The International Sleep Products Association, which represents mattress manufacturers and their suppliers, declined to comment for this story. But in its lengthy opposition testimony to the original legislation cited online competition concerns along with increased costs that would further hurt an industry already suffering in a difficult economy.
“The industry would like a federal solution; we would love a federal solution also,” said Scott Cassel, chief executive officer and founder of the Boston-based Product Stewardship Institute, which has been working with mattress recycling proponents in Connecticut. “But usually you don’t go for a federal solution without trying these out. They have had numerous, numerous opportunities to discuss this with our group.”
Cassel and other mattress recycling proponents said that if the mattress industry had come to the table to work out a stewardship plan, the legislative route could have been avoided.
The sleep products association has already helped kill mattress recycling legislation in Rhode Island, though a new effort is under way, and it is fighting a measure in California.
Connecticut’s mattress movement was largely spearheaded by Hartford through the efforts of Marilynn Cruz-Aponte, the city’s assistant to the director of public works, after a sticker shock moment. With landfills closed a few years ago, and mattresses unsuitable for burning in trash-to-energy facilities because their components tend to get stuck in the machinery, Cruz-Aponte was faced with a $40 per unit cost of disposal.
She remembers her reaction to that first quarterly bill of $109,000 just for mattresses. “‘Oh God; oh MY God; this is one quarter,'” she remembers thinking. “We had to collect with public works crews and spend money there; store it at the landfill in trucks and spend money there; truck it over and then spend money on the tipping fee.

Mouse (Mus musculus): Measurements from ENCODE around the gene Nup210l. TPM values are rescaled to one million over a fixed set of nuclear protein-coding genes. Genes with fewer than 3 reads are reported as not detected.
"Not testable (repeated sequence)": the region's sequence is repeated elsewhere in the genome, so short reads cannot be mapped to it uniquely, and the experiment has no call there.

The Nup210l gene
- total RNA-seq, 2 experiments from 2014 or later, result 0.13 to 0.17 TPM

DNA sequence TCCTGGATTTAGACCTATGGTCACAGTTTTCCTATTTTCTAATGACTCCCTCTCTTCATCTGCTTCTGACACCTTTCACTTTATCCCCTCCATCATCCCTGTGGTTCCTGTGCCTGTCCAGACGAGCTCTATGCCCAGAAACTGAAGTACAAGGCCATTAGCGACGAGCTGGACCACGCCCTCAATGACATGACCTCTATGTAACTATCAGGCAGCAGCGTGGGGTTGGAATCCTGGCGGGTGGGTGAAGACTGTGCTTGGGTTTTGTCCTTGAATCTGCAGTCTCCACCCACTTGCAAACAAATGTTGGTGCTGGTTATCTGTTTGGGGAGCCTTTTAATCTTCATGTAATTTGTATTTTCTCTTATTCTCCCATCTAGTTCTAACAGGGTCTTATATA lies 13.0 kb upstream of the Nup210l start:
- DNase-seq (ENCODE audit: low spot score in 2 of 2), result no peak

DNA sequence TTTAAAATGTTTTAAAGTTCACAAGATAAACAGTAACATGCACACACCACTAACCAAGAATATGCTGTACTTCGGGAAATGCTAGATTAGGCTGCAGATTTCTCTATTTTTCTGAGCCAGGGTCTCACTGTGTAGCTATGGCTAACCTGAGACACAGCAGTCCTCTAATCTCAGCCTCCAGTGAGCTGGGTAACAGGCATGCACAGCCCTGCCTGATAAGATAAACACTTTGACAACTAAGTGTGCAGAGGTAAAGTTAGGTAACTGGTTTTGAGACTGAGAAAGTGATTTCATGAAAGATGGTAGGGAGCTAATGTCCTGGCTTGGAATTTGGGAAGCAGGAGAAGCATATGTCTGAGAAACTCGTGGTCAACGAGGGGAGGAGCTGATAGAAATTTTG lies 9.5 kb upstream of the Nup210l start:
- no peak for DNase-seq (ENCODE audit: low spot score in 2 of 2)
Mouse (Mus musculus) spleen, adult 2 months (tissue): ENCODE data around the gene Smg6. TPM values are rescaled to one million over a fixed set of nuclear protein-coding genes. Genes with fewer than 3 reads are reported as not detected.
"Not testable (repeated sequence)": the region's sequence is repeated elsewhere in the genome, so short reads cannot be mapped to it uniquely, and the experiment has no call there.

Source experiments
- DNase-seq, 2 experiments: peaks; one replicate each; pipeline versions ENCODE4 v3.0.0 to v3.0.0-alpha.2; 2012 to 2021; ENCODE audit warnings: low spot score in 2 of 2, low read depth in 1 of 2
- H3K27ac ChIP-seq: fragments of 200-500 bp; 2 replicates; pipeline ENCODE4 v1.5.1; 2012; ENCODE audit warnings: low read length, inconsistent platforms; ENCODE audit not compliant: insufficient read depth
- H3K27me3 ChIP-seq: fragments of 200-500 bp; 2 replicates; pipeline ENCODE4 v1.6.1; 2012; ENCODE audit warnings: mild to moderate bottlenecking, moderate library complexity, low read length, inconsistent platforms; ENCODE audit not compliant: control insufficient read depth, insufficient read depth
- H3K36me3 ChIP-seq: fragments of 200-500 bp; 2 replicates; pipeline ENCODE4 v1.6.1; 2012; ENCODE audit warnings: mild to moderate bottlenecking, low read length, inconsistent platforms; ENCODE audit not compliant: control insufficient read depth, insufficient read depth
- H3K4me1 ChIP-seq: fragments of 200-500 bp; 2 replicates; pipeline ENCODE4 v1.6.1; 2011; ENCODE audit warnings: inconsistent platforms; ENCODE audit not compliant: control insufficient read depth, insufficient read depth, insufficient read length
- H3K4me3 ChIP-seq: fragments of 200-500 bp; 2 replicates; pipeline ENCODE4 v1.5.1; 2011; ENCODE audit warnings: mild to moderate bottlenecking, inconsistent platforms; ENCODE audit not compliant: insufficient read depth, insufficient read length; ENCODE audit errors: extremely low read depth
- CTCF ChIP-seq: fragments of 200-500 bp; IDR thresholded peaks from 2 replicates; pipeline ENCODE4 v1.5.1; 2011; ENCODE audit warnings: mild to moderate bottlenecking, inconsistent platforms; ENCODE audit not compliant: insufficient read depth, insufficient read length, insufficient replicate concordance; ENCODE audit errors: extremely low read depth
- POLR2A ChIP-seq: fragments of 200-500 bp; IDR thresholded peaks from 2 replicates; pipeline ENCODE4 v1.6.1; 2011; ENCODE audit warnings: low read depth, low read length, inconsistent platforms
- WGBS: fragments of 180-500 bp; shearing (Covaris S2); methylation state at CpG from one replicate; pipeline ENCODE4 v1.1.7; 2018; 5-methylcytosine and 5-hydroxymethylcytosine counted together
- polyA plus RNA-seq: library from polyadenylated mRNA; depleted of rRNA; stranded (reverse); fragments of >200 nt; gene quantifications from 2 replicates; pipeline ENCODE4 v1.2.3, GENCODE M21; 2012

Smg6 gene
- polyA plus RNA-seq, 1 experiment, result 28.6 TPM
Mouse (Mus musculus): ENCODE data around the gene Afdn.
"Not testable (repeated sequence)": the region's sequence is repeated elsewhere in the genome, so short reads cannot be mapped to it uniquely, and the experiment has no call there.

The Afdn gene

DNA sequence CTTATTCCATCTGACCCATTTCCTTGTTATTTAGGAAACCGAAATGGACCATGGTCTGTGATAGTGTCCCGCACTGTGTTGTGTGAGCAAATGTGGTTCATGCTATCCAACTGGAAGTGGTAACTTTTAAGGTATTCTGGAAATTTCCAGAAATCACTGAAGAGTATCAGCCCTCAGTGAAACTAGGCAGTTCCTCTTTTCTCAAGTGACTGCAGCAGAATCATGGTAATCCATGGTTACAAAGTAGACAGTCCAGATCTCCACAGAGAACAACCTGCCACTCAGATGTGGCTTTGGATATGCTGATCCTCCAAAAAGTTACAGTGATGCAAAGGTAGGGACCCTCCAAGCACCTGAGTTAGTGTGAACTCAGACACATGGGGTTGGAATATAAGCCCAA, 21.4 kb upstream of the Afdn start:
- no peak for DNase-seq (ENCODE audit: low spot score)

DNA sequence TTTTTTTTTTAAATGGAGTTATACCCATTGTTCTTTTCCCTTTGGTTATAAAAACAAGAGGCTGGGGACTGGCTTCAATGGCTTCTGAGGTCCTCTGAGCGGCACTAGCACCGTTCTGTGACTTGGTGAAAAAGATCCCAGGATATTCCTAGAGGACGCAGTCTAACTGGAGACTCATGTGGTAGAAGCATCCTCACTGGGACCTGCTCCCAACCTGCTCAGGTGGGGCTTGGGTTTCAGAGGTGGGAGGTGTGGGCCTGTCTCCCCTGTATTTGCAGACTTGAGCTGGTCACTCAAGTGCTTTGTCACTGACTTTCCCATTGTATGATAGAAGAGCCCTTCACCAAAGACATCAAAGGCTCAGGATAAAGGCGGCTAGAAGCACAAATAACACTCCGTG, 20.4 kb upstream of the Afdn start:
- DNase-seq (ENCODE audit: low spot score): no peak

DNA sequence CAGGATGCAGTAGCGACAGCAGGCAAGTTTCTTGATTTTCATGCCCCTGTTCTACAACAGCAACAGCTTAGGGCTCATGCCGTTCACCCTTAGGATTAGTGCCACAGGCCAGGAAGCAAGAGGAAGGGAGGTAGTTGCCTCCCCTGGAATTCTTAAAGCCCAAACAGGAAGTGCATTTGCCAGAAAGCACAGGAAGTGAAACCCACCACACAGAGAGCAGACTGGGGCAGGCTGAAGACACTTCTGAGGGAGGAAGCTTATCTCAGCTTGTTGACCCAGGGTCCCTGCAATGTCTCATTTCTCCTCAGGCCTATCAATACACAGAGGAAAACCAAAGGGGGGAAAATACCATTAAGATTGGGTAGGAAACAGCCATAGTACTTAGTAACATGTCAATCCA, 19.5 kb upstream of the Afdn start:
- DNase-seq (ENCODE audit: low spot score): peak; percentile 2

“If it was impacting our budget, it must be impacting other people’s budget,” she said.
Cruz-Aponte convinced Mayor Pedro Segarra that finding a better way to dispose of mattresses was in the city and state’s best interest. Their work led to the current legislation.
One thing Cruz-Aponte won’t have to worry about is where to recycle mattresses. Recyc-Mattresses, a Canada-based company with seven years in the business, said it’s only a few weeks from opening an operation in Bloomfield.
Founder and president Pascal Cohen said with three 14-employee shifts, it can handle close to half-a-million mattresses a year. The plant is centrally located to be able to easily take in used mattresses from surrounding states. But as a profit-making business, passing legislation in Connecticut is preferable.
“Legislation will help make it a viable long-term solution,” Cohen said. “We can get contracts today, we can lose them tomorrow. The legislation guarantees a product.”
In Bridgeport, a nonprofit mattress recycling company called Park City Green is scheduled to open in about a month, with a capacity of 100,000 mattresses a year that would employ about 20 people — many of the jobs earmarked for former prisoners.
Both Recyc and Park City said they have customers in place and buyers for the recycled material, though declined to name them.
“The customers that we currently have see a need to recycle their mattresses without the legislation,” said Bradford Mitchell, director of operations. “It would be a huge windfall for us if the legislation passes, but we’re committed regardless of what happens.”